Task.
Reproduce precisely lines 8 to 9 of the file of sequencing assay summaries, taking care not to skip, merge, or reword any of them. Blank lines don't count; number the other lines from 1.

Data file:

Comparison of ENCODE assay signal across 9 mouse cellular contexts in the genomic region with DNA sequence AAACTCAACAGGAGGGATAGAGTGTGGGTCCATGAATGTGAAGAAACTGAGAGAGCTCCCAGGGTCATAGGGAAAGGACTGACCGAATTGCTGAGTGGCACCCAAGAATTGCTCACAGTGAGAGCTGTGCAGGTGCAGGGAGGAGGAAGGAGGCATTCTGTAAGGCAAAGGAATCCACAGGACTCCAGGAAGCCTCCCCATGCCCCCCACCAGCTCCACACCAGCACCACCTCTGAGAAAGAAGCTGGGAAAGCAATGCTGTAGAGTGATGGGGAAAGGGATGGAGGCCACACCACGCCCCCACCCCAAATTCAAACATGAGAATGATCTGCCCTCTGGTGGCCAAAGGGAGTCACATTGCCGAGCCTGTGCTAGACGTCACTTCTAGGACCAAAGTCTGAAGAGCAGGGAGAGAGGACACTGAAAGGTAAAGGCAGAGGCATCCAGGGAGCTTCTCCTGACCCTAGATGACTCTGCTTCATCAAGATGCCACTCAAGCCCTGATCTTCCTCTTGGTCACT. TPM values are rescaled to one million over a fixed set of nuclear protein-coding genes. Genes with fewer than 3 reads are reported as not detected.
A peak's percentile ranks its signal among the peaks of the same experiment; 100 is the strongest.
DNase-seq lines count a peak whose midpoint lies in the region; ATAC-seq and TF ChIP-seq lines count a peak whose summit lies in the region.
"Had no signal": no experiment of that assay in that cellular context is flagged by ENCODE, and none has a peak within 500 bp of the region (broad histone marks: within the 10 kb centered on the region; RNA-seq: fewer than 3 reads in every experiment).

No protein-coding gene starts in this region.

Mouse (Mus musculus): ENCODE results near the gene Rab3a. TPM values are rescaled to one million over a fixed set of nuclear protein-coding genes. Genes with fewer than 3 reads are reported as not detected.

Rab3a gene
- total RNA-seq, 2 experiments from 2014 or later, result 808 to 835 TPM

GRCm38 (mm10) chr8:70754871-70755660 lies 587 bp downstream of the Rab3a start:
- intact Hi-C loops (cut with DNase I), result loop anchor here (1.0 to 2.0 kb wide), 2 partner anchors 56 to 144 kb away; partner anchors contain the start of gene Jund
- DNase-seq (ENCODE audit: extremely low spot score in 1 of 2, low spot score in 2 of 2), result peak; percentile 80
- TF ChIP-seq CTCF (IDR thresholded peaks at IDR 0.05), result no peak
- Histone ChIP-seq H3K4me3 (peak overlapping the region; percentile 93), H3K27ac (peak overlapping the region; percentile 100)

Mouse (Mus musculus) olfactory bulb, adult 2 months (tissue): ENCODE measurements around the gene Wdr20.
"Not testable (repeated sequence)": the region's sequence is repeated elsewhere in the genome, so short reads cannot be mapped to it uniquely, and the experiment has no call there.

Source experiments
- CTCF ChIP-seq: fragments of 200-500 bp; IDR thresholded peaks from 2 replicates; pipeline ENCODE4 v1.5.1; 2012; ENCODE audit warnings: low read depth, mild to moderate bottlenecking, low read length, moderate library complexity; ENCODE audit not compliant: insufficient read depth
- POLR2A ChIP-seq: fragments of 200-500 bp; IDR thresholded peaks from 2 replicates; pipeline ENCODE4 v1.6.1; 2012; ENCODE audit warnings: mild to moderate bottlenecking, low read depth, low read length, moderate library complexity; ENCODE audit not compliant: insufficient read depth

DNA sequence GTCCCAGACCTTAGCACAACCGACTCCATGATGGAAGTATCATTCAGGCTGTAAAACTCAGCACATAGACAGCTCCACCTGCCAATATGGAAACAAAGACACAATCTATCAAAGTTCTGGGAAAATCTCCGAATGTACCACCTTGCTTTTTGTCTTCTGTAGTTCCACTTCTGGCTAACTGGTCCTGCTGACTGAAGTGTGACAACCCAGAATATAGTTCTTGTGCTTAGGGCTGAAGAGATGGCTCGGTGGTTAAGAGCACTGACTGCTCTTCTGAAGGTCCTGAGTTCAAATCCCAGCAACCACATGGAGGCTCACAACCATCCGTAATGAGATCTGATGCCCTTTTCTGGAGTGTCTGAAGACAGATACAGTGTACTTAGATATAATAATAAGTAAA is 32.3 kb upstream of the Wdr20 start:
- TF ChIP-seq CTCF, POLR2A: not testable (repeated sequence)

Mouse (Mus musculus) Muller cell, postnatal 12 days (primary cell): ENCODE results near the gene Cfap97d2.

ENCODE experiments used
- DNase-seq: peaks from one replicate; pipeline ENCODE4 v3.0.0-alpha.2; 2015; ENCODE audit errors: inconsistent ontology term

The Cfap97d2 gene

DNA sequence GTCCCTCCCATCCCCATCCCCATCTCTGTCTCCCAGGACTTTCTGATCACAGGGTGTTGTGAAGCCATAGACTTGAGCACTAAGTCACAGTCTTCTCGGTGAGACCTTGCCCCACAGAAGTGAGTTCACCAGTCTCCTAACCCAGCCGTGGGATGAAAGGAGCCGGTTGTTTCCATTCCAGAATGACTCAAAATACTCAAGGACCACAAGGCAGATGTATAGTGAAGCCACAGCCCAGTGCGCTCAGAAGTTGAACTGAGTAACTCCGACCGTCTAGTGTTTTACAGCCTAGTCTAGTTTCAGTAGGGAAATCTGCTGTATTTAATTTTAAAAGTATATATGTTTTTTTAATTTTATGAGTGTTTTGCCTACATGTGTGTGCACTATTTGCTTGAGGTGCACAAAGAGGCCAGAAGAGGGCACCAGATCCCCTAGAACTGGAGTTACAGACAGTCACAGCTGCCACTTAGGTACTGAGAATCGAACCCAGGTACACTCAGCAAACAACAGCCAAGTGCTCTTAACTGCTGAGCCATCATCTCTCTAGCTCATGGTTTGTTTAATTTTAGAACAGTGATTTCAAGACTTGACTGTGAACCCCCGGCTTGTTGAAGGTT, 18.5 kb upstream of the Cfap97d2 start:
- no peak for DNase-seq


- total RNA-seq, 2 experiments from 2014 or later, result 808 to 835 TPM

GRCm38 (mm10) chr8:70754871-70755660 lies 587 bp downstream of the Rab3a start: